Friday, 12 March 2010

Catching Children in the Rye

I'm writing a few hours after the ordeal that is (the amazing) Grave of the Fireflies - involving a young teenager and his impotent effort to look after his little sister in WWII Japan - and about a month after the termination of my National Service job in a special needs kindergarten - involving the abrupt desertion of 8 children who'd gotten very attached to me after barely two months with them.

These two things are doubtless incomparable in terms of the circumstances and the actual trauma suffered, but they share a common theme, and both seem to have similarly hit me rather harder than the substantial forcefulness with which they usually do or would have done most people. It messes me up from the inside out.

I'd make a pretty shitty dad at the moment, and that's upsetting, as is the less hypothetical letting down of kids who did and still do need me, but it's not that upsetting. I can recognise and accept my extenuating circumstances even if nobody else does, and the fact is people do, so it's not really, or at least not overwhelmingly, guilt for this situation.

It touches on something. It strikes some super-sensitive chord somewhere. Something to do with protecting children, or being childish, and maybe that's the same thing, but something to do with children anyway.

Protecting childishness, I think, in yourself as well as in others. Protecting childness, if you like. The quality of not feeling like you're supposed to appease others, or feeling it but not attributing much significance to it, not internalising the repression.

People talk about and idolise childhood as this innocent and carefree time, but as anybody who's ever actually met a child can testify, this is blatantly untrue. They are conniving bastards and highly strung prima donnas. We look after them and envy them not because they're sweet and serene, but because they're vibrantly, violently alive, with an aliveness that renders them even more vulnerable than they'd already be with their inability to fend for themselves, to organise their world.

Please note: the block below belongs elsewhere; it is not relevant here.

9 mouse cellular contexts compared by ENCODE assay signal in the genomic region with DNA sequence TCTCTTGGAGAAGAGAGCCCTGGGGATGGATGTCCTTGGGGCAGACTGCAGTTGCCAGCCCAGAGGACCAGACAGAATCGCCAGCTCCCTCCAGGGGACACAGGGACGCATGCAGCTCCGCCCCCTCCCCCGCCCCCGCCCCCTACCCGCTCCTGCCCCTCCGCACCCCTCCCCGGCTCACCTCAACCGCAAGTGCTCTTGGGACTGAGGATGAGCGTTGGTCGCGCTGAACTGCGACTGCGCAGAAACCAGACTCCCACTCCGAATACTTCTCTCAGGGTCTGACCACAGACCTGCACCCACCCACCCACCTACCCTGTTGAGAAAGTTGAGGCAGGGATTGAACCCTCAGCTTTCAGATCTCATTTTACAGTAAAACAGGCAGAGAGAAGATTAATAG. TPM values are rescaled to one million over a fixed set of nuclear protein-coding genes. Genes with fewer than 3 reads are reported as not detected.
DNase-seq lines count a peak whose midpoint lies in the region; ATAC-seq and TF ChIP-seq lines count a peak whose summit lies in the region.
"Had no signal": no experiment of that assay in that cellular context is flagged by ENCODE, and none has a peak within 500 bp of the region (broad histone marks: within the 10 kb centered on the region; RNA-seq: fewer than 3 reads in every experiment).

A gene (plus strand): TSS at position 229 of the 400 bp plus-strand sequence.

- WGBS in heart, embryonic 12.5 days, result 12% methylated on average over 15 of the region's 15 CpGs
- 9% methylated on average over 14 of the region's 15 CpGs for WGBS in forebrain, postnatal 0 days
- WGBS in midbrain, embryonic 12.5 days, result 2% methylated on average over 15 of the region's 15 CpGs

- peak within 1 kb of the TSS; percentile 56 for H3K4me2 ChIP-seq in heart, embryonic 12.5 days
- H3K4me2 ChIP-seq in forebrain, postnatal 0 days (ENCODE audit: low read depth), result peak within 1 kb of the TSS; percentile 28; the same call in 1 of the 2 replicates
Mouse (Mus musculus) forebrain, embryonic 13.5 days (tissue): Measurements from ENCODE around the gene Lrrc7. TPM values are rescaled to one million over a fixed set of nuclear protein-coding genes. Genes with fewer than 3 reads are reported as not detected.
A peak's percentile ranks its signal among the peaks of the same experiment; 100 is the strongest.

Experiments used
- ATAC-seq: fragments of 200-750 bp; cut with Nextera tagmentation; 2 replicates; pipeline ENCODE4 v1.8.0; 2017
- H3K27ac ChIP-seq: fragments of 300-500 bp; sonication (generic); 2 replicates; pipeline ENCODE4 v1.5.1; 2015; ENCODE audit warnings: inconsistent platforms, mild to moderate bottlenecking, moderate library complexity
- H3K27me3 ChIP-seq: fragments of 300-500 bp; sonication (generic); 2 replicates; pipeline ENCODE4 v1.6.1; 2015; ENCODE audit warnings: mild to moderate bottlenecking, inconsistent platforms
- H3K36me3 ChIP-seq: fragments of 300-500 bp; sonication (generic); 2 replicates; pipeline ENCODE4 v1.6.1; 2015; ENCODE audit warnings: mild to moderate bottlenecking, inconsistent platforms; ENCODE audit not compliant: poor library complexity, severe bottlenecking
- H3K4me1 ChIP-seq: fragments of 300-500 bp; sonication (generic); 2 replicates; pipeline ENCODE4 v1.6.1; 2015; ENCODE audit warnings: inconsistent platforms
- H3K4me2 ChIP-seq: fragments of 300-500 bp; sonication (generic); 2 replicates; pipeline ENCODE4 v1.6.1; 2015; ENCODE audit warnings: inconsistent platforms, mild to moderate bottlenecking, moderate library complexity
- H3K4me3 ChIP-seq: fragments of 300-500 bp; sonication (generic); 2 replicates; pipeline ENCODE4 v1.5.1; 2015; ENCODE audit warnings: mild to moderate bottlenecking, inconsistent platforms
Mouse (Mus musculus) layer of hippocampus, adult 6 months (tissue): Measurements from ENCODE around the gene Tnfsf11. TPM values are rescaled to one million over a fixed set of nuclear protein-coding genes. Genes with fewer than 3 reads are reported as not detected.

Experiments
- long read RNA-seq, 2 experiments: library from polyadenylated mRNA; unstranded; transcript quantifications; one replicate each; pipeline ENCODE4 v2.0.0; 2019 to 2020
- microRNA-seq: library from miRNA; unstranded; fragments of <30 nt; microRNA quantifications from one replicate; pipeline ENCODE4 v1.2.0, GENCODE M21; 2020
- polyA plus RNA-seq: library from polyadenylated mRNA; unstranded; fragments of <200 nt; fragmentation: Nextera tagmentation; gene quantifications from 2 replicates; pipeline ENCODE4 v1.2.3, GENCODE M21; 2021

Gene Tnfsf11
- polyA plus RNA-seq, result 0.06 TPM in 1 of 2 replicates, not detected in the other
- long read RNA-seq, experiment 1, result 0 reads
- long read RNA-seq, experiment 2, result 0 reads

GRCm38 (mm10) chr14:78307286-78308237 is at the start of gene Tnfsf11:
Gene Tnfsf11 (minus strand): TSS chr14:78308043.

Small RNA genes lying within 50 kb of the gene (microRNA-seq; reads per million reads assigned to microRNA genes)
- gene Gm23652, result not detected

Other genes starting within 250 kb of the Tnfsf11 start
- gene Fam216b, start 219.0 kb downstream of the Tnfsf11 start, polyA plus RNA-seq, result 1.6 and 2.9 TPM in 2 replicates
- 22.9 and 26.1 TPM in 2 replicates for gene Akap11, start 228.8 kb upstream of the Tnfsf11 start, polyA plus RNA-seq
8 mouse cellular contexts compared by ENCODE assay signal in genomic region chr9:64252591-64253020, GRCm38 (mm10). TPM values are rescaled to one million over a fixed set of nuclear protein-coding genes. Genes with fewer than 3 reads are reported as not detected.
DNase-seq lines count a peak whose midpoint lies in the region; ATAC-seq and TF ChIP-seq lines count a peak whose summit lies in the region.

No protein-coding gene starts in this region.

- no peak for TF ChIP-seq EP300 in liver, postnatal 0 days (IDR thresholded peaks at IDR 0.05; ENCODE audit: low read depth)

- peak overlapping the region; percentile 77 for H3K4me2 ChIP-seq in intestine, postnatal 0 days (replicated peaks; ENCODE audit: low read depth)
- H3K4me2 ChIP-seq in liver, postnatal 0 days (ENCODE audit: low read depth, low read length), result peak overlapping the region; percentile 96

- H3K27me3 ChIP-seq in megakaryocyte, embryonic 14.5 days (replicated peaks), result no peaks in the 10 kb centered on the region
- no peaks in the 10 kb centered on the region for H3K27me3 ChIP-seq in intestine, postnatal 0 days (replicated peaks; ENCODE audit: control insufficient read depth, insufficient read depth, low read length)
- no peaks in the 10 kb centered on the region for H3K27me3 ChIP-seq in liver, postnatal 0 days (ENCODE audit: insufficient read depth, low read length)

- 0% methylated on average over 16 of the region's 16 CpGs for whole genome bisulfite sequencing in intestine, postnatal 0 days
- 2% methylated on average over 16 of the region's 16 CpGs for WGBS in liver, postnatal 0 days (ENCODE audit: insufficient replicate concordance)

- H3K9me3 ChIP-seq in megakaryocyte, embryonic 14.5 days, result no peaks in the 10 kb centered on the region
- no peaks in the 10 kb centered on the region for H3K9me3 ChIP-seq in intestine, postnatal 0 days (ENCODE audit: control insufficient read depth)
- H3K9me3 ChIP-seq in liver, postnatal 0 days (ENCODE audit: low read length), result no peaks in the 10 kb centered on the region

Vulnerability provokes empathy, or at least it does with decent people. The more vulnerable the person or situation, the more compassionate the empathiser.

I had a thought the other day. I noticed that when I'm speaking to people, mainly when it's strangers I'm exchanging more than businesslike formalities with, a benevolent, maternal smile and expression transform their face and body language, even if they're men. At the time I was insulted - it made me feel like a puppy - but suddenly I'm thinking that maybe this is part and parcel of being alive. Just like some will look at you contemptuously, others will look at you with a king of sweet condescension. It ought to be worth it still.

Where am I going with this? I think I do empathise and respect and promote vulnerability in others. I will maintain, despite knowing at least one person disagrees with me, that I am excellent at receiving balloons. I think what I'm trying to tell myself right now is that I'm atrocious at receiving my own, even before they're offered for anybody else's consideration. I have no indulgence for my vulnerabilities at all. I'm ruthless with them. If anybody acknowledges them I feel like a puppy.

I show no compassion to myself. There's lots of love, and goodwill, and patience, but there's no acceptance. No indication that it's okay to either run in the rye or fantasise about catching children in it - just a cold, judicious, paternal guidance. I focus all my time on being an adult and almost none of it on being a child, an eventuality I remember warning myself against early on in this blog.

Many will say that is natural for a man beginning his 20s, but I do genuinely see both "grown-up" and "child" as institutions rather than stages of development, and I'm going to keep trying for both. The fact is I encourage both in others - I just need to be consistent and include myself.

Sometimes something is good and worthwhile just because it's important to somebody. That somebody's allowed to be me.


  1. The link at the beginning of the post is broken. It's simple to fix.

  2. Thanks. I feel a little dumb now. Now everybody knows it's a movie.